Inflation Adjusted vs Unadjusted

Discussion in 'Archived Threads 2001-2004' started by Chris Farmer, Aug 27, 2002.

  1. Chris Farmer

    Chris Farmer Screenwriter

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    I was wondering if any of oyu all might know this. Why is it, when comparing revenues made by movies, inflation is always left out of the equation? while titanic may have made a ton of money, the take of Gone With the Wind, from an era when movie tickets were under 15¢, seems far more impressive ot me. In fact, if I remember, GWtW's domestic take adjusts to over 1 billion dollars. So, why are those numbers so rarely used, and just stick with the unadjusted? Sure it's easier, but to really have a fair comparison, I would think that the rising ticket prices would need to be accounted for somehow.
     
  2. Edwin Pereyra

    Edwin Pereyra Producer

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    A little bit of this was discussed in this thread not too long ago.
    ~Edwin
     
  3. Adam Lenhardt

    Adam Lenhardt Executive Producer

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  4. Matt Stone

    Matt Stone Lead Actor

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  5. Seth Paxton

    Seth Paxton Lead Actor

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  6. Adam Lenhardt

    Adam Lenhardt Executive Producer

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  7. Gabe D

    Gabe D Cinematographer

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    Don't forget that TV makes a huge difference. If you wanted to see Gone With the Wind in 1939 you had no choice but to buy a ticket. If you wanted to see Titanic in 1997 you could buy a ticket. Or wait for VHS. Or wait for HBO. Or wait for network TV. Or wait and see if this DVD thing took off. You had many choices. (Hell, I'm sure there's somebody right now who's waiting to see it in HDTV, or a Special Edition DVD.) So, it's a whole different ballgame. You can't really compare the popularity of movies from different eras based on the box office. It's apples and oranges. All we can really know is that Gone With the Wind was a big hit Apple, and Titanic was a big hit Orange.
     
  8. Chuck Mayer

    Chuck Mayer Lead Actor

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    Ahhh, my butts-in-seats comments, which Seth cruelly discards [​IMG]
    In seriousness, butt-in-seats did matter for my point, which was merely popularity. That is itself affected by many more considerations, so we are looking at a complex issue if that is the choice. Television and home video did probably have a greater impact than any other factor, although at different times. When GWTW came out, it was at the theater at a time when there WAS no TV...that must have an impact[​IMG]
    Butts in seats...
    Chuck :p)
     
  9. Chad R

    Chad R Cinematographer

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    Box Office performance is a marketing gimmick, that's why every movie this summer boasted some sort of 'record breaking weekend.' Biggest Live action June opener. Biggest non-animated, non-sequel third week in July opener.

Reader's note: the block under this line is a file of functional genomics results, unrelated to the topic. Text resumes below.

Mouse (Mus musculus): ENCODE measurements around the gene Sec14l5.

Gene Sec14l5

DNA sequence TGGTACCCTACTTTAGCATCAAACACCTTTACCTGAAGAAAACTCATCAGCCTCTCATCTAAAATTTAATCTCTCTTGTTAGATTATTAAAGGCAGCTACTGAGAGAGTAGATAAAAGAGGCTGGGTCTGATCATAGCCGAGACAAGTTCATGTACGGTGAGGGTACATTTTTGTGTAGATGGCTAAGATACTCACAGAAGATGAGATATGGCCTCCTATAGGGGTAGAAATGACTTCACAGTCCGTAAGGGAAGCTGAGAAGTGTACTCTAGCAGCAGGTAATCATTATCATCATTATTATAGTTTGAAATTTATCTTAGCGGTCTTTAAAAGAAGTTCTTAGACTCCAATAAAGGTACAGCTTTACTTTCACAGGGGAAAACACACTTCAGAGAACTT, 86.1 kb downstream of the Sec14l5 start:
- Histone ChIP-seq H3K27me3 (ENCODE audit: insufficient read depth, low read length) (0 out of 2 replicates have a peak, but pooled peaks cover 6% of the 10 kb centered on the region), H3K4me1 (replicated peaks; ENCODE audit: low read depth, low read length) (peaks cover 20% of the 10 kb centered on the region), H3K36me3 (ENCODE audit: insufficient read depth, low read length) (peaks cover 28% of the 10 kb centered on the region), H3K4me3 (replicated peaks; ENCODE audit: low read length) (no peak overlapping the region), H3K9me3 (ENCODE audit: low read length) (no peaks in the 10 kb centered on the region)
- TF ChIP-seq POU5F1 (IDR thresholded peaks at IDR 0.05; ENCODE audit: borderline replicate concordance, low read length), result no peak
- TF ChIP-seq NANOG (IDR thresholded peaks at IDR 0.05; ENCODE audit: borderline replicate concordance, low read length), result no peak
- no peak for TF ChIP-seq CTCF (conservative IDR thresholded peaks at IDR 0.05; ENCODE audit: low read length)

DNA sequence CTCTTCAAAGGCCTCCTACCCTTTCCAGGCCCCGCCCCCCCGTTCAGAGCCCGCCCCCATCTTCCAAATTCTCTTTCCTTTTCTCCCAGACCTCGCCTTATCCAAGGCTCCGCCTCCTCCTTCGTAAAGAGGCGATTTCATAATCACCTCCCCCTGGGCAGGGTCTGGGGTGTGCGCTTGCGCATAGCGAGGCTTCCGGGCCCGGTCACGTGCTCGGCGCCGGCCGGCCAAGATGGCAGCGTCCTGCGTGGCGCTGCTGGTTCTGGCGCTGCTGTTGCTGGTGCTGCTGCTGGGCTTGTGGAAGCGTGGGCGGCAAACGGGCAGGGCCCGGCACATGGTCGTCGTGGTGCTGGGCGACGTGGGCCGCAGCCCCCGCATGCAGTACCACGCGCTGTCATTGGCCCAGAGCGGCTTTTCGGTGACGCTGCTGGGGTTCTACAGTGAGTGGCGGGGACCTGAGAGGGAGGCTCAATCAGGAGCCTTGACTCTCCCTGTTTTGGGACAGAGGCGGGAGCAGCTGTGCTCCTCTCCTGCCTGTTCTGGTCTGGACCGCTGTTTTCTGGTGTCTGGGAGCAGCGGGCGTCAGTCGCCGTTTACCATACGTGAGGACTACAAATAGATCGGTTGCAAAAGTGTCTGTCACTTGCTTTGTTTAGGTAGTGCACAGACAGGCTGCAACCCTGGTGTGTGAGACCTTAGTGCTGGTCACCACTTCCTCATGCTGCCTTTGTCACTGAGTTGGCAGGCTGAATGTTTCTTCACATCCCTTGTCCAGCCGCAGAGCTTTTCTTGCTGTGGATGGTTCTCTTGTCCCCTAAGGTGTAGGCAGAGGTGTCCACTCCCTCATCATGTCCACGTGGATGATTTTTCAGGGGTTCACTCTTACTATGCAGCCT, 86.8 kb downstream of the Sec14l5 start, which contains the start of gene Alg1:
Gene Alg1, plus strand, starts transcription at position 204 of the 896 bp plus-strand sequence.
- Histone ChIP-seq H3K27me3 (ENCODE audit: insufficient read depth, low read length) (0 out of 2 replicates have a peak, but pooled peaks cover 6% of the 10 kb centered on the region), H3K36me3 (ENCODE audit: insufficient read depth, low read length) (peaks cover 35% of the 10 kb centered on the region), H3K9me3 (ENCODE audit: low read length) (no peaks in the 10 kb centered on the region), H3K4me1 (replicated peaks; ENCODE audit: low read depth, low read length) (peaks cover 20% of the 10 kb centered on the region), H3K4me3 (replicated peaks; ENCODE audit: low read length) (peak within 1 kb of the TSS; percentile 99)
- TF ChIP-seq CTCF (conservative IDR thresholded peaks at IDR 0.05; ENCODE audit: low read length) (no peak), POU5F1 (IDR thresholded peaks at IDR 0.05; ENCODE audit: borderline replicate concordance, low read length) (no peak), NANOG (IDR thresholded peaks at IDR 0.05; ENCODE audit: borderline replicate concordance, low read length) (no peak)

You could argue their value all day; accounting for inflation, just count actual tickets sold, or you could even micormanage it and compare population percentages that saw 'Gone With the Wind' compared to 'Titanic.'

    In the end, does how well a movie did have any value compared to how well an individual liked it? Does the fact that the Mona Lisa is so accessible to the public make it a greater work of art than a privately owned Picasso?
     
  10. David Rogers

    David Rogers Supporting Actor

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    Studios have no interest in comparing films historically ... the purpose of releasing notes that say things like "highest grossing film in history" where their math is un-adjusted for inflation is simply for publicity and to make people go "wow!".

    This works in politics too, by the way. Every single tax increase is the "largest in history" because they measure it in gross tax revenue increased and it almost always is (because of inflation and economic expansion), so they say that. They will *NEVER* run the numbers relative to the whole and report it that way, because it's not a good story for the lay-news-user that way.
     
  11. John_Berger

    John_Berger Cinematographer

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    What should be the only determining factor in a movie's popularity is the number of tickets sold. Period.
    Studios get different amounts of revenue (although not much) from different theaters, and these numbers are always skewed when movies go into second run which actually can go against the statistics for the popularity of a film when only dollars are considered. If a theater charges $10 for first run and sells 10,000 tickets, that's $100,000. But if it goes second-run and a theater charges $5 but sells 20,000 tickets, that's still $100,000 even though the "butts-in-seats" doubled.
    Showing the box office in current dollars is nothing more than a flashy marketing gimmick and has no real value. The number of people who have paid to see the movie should be a much more coherent and believable number to use ... but where's the "wow" in that? [​IMG]